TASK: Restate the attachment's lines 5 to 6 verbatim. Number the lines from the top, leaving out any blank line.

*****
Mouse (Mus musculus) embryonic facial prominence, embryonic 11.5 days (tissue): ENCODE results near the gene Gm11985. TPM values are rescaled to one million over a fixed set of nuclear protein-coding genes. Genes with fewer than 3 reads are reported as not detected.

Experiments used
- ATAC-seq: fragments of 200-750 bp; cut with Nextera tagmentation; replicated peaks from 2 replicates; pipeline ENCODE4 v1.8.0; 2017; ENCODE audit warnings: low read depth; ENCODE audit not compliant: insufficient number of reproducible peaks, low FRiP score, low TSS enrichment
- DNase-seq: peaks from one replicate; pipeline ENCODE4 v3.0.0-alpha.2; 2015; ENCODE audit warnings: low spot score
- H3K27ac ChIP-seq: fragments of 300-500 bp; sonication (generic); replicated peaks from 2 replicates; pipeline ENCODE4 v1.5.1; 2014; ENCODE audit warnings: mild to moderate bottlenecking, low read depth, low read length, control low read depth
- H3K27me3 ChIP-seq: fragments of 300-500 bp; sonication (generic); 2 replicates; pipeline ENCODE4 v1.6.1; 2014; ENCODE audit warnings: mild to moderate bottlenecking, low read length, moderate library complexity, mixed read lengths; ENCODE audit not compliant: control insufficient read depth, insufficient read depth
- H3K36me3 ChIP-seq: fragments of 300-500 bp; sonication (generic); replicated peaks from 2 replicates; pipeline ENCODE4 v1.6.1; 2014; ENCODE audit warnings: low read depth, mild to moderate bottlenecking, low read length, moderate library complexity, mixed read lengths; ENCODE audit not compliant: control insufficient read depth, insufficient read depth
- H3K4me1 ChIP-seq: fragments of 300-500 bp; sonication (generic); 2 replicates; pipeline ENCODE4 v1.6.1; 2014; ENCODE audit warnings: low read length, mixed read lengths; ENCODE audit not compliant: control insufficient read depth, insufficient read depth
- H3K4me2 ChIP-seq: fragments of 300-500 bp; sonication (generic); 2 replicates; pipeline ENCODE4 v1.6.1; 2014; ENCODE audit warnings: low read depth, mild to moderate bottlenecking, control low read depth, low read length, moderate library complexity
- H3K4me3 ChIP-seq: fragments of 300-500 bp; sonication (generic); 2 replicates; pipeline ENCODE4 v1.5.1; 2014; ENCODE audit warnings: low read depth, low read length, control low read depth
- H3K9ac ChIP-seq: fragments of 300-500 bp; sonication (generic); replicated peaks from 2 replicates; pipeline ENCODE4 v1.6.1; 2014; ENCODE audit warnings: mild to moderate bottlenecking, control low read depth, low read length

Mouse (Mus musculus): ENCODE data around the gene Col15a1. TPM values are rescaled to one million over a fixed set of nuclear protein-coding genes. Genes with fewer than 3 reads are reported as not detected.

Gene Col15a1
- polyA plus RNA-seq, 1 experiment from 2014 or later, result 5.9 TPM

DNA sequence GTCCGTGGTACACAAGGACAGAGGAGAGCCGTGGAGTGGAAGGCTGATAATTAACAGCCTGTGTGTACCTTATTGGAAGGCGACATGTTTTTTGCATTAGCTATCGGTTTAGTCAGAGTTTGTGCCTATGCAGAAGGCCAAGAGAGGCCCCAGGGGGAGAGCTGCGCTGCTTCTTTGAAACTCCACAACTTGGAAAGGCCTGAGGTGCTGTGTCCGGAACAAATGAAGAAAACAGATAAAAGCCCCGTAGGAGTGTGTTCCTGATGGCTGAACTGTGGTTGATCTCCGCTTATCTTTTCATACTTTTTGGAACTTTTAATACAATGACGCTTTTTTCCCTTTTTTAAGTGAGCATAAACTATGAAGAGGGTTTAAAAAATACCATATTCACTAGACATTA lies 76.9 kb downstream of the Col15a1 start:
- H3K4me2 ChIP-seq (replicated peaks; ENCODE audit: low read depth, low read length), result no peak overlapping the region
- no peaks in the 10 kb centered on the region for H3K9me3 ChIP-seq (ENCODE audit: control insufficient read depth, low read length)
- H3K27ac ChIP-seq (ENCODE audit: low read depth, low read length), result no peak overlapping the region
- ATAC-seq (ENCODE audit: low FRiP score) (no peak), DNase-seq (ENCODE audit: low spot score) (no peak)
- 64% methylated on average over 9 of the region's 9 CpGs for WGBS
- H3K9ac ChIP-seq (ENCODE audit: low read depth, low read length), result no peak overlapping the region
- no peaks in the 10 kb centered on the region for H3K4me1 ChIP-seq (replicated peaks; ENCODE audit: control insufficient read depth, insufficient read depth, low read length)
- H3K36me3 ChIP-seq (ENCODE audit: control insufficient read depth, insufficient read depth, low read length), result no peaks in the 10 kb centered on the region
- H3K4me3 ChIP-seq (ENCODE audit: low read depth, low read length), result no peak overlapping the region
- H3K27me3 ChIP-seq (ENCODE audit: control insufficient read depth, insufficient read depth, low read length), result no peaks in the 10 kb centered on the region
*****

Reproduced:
- H3K27ac ChIP-seq: fragments of 300-500 bp; sonication (generic); replicated peaks from 2 replicates; pipeline ENCODE4 v1.5.1; 2014; ENCODE audit warnings: mild to moderate bottlenecking, low read depth, low read length, control low read depth
- H3K27me3 ChIP-seq: fragments of 300-500 bp; sonication (generic); 2 replicates; pipeline ENCODE4 v1.6.1; 2014; ENCODE audit warnings: mild to moderate bottlenecking, low read length, moderate library complexity, mixed read lengths; ENCODE audit not compliant: control insufficient read depth, insufficient read depth